Responding to the report, a government spokesperson said, "There is a big difference between the amount of shale gas that might exist and what can be technically and commercially extracted. It is too early to assess the potential for shale gas but the suggestion more than 60% of the UK countryside could be exploited is nonsense."
"We have commissioned the British Geological Survey to do an assessment of the UK's shale gas resources, which will report its findings next year," he added.
Barely had The Independent revealed this ‘hot’ news, around 300 people held an 'anti-fracking' protest in London. Wow, that many ‘eh!? In defence of the anti-frackers, it is rather cold these days in London to be hollering outside Parliament.
Moving on to the price of the crude stuff, Moody’s reckons a constrained US market will result in a US$15 per barrel difference in 2013 between the two benchmarks – Brent and WTI – with an expected premium in favour of the former. Its recently revised price assumptions state that Brent crude will sell for an average US$$100 per barrel in 2013, US$95 in 2014 and US$90 in the medium term, beyond 2014. While the price assumption for Brent beyond 2014 is unchanged, the agency has revised both the 2013 and 2014 assumptions.
For WTI, Moody’s has left its previous assumptions unchanged at US$85 in 2013, 2014 and thereafter. Such a sentiment ties-in to the Oilholic’s anecdotal evidence from the US and what many in City concur with. So Moody’s is not alone in saying that Brent’s premium to WTI is not going anywhere, anytime soon. Even if the Chinese economy tanks, it’ll still persist in some form as both benchmarks will plummet relative to market conditions but won’t narrow up their difference below double figures.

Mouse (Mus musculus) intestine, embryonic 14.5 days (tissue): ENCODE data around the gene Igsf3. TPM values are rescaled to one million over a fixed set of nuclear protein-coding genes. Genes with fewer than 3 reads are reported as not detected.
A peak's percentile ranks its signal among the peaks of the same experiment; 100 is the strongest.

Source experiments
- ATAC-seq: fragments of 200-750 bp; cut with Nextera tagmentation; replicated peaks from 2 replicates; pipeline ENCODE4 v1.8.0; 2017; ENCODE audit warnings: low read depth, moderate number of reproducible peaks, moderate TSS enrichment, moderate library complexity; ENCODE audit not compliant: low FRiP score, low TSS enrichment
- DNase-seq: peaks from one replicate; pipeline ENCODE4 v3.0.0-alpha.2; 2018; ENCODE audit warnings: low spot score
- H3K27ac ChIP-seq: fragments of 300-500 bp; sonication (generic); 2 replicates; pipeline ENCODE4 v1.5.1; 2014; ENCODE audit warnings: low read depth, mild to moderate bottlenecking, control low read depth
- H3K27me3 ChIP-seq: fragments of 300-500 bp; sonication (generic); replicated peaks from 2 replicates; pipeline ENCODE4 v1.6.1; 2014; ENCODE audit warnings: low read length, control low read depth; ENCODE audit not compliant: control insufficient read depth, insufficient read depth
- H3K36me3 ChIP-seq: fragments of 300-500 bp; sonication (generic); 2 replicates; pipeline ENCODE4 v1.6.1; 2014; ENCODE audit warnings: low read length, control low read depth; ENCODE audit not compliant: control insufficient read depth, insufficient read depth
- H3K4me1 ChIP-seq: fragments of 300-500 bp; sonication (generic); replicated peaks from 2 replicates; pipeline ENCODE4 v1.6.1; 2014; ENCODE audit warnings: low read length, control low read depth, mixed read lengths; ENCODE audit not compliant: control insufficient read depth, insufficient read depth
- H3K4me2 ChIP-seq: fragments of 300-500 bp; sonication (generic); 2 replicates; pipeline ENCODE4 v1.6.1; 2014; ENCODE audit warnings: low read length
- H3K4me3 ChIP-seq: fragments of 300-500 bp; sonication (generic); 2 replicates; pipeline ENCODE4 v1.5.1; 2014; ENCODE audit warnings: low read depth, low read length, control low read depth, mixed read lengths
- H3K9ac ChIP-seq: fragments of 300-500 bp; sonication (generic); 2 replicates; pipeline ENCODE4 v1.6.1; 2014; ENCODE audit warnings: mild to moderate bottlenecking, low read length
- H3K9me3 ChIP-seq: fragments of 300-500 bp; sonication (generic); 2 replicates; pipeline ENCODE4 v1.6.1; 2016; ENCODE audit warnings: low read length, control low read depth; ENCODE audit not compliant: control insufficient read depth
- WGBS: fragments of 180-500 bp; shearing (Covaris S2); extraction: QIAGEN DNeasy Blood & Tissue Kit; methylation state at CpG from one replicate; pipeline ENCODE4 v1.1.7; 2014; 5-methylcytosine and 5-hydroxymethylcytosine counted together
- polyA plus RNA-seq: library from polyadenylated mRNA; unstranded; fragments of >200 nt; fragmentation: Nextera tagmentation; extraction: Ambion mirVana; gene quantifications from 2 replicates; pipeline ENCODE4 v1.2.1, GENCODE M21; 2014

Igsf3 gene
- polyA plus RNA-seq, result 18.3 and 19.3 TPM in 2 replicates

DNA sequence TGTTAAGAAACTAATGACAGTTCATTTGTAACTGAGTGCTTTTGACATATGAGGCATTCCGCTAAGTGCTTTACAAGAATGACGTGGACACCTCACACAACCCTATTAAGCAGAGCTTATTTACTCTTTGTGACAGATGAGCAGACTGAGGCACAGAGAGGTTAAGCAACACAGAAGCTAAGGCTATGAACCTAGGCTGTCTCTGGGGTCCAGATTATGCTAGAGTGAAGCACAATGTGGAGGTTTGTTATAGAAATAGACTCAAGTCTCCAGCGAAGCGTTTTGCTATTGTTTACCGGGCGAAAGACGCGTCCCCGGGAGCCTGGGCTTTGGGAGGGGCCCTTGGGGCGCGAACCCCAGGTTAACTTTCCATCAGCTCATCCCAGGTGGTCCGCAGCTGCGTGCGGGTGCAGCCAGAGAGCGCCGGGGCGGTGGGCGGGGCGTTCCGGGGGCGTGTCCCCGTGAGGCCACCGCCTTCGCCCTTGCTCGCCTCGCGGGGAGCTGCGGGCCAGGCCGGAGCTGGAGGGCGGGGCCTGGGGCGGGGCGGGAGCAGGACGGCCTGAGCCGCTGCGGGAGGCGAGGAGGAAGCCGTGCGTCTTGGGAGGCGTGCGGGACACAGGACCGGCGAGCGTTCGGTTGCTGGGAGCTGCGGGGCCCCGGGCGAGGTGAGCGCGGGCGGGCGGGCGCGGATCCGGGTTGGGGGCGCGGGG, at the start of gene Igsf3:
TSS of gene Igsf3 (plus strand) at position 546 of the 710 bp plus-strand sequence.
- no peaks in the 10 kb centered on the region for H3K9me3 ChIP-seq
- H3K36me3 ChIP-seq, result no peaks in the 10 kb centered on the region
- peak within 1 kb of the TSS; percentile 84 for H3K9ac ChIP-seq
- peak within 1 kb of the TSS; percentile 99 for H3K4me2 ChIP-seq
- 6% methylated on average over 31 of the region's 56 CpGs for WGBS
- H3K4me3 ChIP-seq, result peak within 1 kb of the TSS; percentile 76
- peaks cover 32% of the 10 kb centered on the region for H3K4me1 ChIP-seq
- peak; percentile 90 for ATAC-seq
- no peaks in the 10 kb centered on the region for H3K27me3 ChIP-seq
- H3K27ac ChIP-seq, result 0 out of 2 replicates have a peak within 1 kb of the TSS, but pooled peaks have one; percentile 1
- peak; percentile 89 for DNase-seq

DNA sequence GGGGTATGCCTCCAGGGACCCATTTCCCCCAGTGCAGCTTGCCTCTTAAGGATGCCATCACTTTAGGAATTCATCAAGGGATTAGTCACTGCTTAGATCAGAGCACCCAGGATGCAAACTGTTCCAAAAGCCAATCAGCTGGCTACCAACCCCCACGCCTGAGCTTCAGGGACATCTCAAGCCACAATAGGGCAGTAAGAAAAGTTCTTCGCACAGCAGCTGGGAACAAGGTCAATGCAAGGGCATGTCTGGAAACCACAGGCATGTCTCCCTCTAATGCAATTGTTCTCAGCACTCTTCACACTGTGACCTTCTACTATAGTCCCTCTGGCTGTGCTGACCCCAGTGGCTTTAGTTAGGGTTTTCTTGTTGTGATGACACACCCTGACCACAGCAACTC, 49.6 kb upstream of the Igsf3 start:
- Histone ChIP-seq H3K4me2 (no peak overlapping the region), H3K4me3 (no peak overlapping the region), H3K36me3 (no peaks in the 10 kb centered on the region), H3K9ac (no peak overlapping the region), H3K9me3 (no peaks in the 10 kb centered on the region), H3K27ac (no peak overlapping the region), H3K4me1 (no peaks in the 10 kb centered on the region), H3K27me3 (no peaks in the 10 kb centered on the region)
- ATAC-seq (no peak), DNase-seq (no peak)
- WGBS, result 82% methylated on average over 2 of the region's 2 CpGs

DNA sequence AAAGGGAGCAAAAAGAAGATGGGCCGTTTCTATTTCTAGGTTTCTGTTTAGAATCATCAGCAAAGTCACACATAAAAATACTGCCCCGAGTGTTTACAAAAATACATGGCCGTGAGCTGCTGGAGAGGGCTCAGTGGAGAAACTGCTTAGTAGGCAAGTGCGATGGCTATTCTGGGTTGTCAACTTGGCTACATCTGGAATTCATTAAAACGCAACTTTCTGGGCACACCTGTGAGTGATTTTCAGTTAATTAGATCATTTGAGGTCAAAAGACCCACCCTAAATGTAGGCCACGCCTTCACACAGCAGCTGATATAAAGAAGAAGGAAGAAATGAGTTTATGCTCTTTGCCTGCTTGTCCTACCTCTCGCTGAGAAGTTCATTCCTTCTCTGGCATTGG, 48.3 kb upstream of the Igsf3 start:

Finally, on the noteworthy corporate news front, aside from ConocoPhillips’ move, BP was in the headlines again for a number of reasons. Reuters’
resident Oilholic Tom Bergin
reported in an exclusive
that BP is planning a reorganisation of its exploration and production (E&P) operations. Citing sources close to the move, Bergin wrote that Lamar McKay, currently head of BP's US operations, will become head of a new E&P unit; a reinstatement of a role that was abolished in 2010 in the wake of the oil spill.
Current boss Bob Dudley split BP's old E&P division into three units on his elevation to CEO to replace Tony Hayward